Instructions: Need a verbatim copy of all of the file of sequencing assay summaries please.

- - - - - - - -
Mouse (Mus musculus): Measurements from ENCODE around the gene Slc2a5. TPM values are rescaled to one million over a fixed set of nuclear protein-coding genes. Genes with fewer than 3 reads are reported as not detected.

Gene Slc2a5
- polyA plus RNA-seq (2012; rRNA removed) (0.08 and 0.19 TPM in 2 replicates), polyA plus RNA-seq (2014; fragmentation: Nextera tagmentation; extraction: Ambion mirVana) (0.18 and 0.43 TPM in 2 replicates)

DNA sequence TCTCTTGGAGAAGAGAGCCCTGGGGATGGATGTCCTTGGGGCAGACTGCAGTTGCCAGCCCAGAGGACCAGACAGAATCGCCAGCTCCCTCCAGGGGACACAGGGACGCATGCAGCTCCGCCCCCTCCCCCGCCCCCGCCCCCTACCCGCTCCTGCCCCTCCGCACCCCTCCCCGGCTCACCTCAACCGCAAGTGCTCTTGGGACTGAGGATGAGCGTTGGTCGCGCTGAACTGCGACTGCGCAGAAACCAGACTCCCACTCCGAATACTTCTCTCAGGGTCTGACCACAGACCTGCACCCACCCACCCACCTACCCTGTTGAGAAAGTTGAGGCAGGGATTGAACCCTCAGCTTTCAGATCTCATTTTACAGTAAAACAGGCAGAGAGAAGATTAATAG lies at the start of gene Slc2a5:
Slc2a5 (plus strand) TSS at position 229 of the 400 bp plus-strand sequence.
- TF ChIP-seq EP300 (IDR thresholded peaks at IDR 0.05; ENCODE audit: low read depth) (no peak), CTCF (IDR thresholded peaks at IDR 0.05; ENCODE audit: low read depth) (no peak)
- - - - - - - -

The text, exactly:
Mouse (Mus musculus): Measurements from ENCODE around the gene Slc2a5. TPM values are rescaled to one million over a fixed set of nuclear protein-coding genes. Genes with fewer than 3 reads are reported as not detected.

Gene Slc2a5
- polyA plus RNA-seq (2012; rRNA removed) (0.08 and 0.19 TPM in 2 replicates), polyA plus RNA-seq (2014; fragmentation: Nextera tagmentation; extraction: Ambion mirVana) (0.18 and 0.43 TPM in 2 replicates)

DNA sequence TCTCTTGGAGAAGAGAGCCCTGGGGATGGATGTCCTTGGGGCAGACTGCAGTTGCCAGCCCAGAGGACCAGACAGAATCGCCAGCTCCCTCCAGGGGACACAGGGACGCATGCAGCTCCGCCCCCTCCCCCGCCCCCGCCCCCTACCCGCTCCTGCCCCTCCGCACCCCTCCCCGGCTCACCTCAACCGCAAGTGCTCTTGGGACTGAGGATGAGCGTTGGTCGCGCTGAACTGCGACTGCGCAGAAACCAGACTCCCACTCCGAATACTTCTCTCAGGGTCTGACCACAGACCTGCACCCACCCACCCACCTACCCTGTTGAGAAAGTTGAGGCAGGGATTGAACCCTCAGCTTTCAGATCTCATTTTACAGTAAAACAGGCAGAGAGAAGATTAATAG lies at the start of gene Slc2a5:
Slc2a5 (plus strand) TSS at position 229 of the 400 bp plus-strand sequence.
- TF ChIP-seq EP300 (IDR thresholded peaks at IDR 0.05; ENCODE audit: low read depth) (no peak), CTCF (IDR thresholded peaks at IDR 0.05; ENCODE audit: low read depth) (no peak)